When Stephen Barclay, the secretary of state at the Department for Exiting the European Union, resigned at 23:01 hours on 31 January as his department wound itself up, he started the reshuffle Boris made clear would follow once we had formally left the EU.
Boris is actually known to hate reshuffles because he knows a great truth about politics: when you promote an MP they just wonder why it took you so long to recognise their talent. But sack a minister and you make an enemy for life. Want to know where the serial rebels will come from as this parliament wends its minimum four-year journey? Make a note of any discarded ex-ministers. Never fails.
Another perennial habit of prime ministers is to shuffle departments. I worked in the Department of Trade and Industry. It later became the Department for Innovation, Universities and Skills, then the Department for Business, Energy and Industrial Strategy, and then Business, Enterprise and Regulatory Reform. We once had the Department for Communities and Local Government; now we have the Ministry for Housing, Communities and Local Government. In my next life, I want to be the government’s sign writer. I’d make a fortune.
But whatever its fancy name, whoever is in charge of running the country’s housing and planning policy, not to mention sorting out the financing of local government, will have a big job on their hands. Building enough affordable homes will top the list, but the problem with Tory ministers is they tend to be obsessed with home ownership and thus Help to Buy, when the reality, particularly for this generation, is far more nuanced.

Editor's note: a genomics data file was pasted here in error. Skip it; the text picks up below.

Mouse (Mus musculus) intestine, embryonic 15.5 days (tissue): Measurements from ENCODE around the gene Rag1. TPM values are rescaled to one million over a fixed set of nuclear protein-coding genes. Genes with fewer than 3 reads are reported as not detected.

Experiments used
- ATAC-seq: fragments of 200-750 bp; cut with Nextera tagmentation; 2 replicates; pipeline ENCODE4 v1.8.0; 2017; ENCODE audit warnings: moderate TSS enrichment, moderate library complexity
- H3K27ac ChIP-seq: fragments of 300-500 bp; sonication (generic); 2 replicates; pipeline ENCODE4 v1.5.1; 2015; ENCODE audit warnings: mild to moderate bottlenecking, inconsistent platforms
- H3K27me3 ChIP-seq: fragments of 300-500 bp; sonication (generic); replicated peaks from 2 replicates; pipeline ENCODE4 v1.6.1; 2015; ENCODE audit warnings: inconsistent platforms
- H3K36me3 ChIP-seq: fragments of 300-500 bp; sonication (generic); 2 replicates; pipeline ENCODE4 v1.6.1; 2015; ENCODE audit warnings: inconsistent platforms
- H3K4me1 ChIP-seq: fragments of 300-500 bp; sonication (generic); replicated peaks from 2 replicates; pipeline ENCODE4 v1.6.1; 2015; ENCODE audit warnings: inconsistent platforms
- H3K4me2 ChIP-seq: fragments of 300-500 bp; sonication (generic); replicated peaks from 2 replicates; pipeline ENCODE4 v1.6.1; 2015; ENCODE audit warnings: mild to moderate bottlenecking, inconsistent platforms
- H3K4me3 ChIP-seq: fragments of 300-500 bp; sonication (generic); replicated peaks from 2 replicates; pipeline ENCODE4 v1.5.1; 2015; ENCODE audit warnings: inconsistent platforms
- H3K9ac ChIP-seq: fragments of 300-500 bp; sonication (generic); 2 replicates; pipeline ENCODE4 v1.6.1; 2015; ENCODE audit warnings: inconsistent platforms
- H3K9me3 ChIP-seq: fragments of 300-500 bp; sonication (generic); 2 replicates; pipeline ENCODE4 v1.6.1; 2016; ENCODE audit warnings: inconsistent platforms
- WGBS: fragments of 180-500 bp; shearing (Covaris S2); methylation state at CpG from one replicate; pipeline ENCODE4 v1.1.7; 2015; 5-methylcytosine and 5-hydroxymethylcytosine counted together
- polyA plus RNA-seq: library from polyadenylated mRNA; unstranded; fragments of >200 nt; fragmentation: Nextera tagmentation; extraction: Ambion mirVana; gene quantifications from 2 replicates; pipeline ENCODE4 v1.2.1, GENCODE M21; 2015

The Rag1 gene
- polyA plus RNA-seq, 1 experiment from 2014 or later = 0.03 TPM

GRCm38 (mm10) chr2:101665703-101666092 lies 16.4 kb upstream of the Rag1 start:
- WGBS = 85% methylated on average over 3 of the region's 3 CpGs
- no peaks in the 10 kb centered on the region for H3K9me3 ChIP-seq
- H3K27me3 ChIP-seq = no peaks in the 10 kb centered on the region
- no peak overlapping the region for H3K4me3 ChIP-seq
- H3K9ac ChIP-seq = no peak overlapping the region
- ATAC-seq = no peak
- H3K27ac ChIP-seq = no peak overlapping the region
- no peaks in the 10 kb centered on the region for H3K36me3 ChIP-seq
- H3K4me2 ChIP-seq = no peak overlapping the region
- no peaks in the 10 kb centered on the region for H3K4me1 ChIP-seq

The recent spat between secretary of state Robert Jenrick and his housing and planning minister Esther McVey (pictured) summed this up perfectly. He is the champion of homeowners and she the avowedly working-class champion of affordable renters. They’re both right, but it doesn’t feel that way when all the emphasis is on ownership.
Ministers also have to decide whether it is viable to stick to another government obsession – preserving the green belt, 70 years on from its foundation. It will mean open war with The Daily Telegraph, which panders to its Tory readership, assuming they are all obsessive Nimbys. Interestingly, recent polling evidence suggests people are less concerned about a new estate next door than about how their own children can’t afford to live anywhere near them.
But will this government dare? Its predecessors repeatedly said they liked garden villages but there’s no evidence to prove it. On the contrary, several well-worked schemes like Peter Freeman’s Mayfield in West Sussex have had little or no government support.
Permitted development is another open sore. It is the wrong answer to the right question. Just because Labour calls for its abolition should not persuade this government to keep it. PD is a dangerous move that has created some of London’s worst housing in a generation.
Business rates are of course in desperate need of reform. Oh, and this government needs to take the challenge of reforming the planning system head on as none of its predecessors have done for decades. Watch this space!
Steve Norris is chairman of Soho Estates and This Land